Monday, 17 October 2005

Taiwan and course reps

Just got out of a session in which one of the Chinese students gave an oral presentation on a part of China. At the end, she showed a map of China which included all of the provinces. She finished by saying very firmly, but with a smile, about three times in a row, that Taiwan is not a country, but a province of China. Interesting.

I’ve volunteered to be the course representative to the student union for my program. Basically, it simply involves bringing any concerns from the group to a couple of yearly meetings between the student union and the staff of the course. Thought it would be good to (finally) get involved in something voluntary. Might help my CV as well;)

1 comment:

Suzer said...

Hi Susan,
Let me know if you get this. I’ve never even looked at a “blog” before. It is very very neat.
Terry Montesano

Commented by Terry on October 17, 2005 at 3:11 pm

Who Hoo!! Susan is volunteering!

Commented by muddiah on October 17, 2005 at 6:08 pm

Yeah, but only so I can b*tch about stuff they need to change;) j/k:)

Commented by Suzer on October 18, 2005 at 7:23 am

Hi Susan,
Glad to hear you are moving / have moved. It should be interesting!!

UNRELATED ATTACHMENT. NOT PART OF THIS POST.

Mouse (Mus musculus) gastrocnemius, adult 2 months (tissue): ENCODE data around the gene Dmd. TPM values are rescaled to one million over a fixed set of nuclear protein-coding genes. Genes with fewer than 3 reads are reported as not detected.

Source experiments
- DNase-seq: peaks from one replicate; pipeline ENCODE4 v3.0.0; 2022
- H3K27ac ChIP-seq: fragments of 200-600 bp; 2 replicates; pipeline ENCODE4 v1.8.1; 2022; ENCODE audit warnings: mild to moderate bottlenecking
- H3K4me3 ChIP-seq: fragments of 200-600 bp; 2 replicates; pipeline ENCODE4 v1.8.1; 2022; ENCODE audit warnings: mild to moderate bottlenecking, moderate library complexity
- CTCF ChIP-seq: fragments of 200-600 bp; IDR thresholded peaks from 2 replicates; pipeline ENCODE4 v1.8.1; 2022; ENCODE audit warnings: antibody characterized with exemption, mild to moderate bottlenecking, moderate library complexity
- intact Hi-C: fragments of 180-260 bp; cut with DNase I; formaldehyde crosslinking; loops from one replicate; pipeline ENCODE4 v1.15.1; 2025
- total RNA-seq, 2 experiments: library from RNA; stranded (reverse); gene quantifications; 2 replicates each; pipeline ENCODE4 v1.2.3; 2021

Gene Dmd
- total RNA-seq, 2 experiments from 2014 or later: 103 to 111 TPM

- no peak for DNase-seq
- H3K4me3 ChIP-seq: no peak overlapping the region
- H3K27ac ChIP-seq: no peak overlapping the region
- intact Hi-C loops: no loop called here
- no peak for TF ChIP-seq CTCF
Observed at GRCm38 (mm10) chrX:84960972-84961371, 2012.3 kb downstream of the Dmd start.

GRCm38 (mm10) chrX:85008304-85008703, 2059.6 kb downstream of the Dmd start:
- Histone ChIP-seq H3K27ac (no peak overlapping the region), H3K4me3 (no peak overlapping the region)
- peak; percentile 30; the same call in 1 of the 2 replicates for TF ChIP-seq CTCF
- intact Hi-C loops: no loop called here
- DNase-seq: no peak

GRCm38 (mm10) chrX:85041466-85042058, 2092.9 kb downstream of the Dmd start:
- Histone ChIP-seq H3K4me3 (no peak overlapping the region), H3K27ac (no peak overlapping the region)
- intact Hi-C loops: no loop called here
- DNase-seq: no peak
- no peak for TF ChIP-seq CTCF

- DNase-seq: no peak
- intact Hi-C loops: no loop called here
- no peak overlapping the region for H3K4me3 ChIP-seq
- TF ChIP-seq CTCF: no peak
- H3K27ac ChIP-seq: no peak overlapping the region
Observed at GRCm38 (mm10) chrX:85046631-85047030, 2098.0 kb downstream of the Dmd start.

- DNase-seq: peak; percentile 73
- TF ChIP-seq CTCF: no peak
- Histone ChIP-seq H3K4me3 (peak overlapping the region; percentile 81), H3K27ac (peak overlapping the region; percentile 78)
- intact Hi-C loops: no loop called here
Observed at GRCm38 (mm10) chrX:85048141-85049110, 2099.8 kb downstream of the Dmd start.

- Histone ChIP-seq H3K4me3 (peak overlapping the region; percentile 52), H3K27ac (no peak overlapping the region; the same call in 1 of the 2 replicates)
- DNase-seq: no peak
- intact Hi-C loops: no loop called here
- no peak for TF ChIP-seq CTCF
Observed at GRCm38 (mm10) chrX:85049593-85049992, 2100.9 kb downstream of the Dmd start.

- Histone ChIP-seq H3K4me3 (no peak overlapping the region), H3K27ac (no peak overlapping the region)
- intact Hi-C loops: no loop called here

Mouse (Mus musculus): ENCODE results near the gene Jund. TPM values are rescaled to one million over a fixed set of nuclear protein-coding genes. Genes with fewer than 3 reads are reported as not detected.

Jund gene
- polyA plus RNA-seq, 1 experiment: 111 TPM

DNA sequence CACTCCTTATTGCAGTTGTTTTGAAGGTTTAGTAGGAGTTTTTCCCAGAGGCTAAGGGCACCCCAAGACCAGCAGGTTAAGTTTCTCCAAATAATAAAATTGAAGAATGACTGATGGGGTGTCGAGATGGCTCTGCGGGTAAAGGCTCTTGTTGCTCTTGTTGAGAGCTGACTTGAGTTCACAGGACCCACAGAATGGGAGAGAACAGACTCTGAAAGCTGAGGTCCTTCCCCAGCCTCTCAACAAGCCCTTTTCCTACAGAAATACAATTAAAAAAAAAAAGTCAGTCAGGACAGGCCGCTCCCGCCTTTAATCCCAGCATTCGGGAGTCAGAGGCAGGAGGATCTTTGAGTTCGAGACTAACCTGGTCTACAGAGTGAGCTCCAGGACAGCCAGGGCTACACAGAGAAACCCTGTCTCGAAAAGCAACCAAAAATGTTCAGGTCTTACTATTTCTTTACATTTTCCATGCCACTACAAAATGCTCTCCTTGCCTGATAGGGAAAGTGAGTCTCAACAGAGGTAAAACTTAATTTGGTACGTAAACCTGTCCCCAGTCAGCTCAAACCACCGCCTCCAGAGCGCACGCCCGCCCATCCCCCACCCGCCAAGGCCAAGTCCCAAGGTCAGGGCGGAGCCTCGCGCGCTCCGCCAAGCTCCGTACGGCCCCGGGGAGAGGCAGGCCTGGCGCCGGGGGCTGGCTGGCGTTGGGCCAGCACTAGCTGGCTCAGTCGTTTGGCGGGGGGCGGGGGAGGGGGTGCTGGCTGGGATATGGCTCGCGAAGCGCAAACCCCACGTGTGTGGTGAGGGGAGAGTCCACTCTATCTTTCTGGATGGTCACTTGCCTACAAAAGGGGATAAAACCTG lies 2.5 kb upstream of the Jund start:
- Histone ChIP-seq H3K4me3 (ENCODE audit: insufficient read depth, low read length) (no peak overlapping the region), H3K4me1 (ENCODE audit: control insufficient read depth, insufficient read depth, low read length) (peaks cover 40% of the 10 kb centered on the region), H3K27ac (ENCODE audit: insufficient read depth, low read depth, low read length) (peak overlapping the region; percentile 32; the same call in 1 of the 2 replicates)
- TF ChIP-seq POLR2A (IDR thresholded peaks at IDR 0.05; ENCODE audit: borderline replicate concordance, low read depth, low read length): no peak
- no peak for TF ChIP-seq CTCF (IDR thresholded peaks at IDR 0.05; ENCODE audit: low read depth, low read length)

Commented by Terry on October 31, 2005 at 6:27 pm

A follow up on this. Did some research on the issue of Taiwan, and it is certainly not black and white, as the US govt. would like to have us think.

And I attended my first meeting this past Monday as course rep. It was a staff committee meeting, and there was a course rep in attendance from each of the three postgraduate courses (tourism, events and hospitality). I was really impressed by the meeting. While it did have a very formal feel to it which I’m not used to, I guess that could be beneficial as meetings at the Alz Assoc used to be informal to the point of neglecting the important issues. Anyway, I had to present issues that the coursemates and myself had concerns about, which focused mainly on teaching/learning methods, lack of choice for electives, and the need for more practical application around theories and models taught in the classroom. The staff did seem concerned and interested in making changes to the courses that would benefit both the university and students, which is what’s important.

Commented by Suzer on December 7, 2005 at 8:01 pm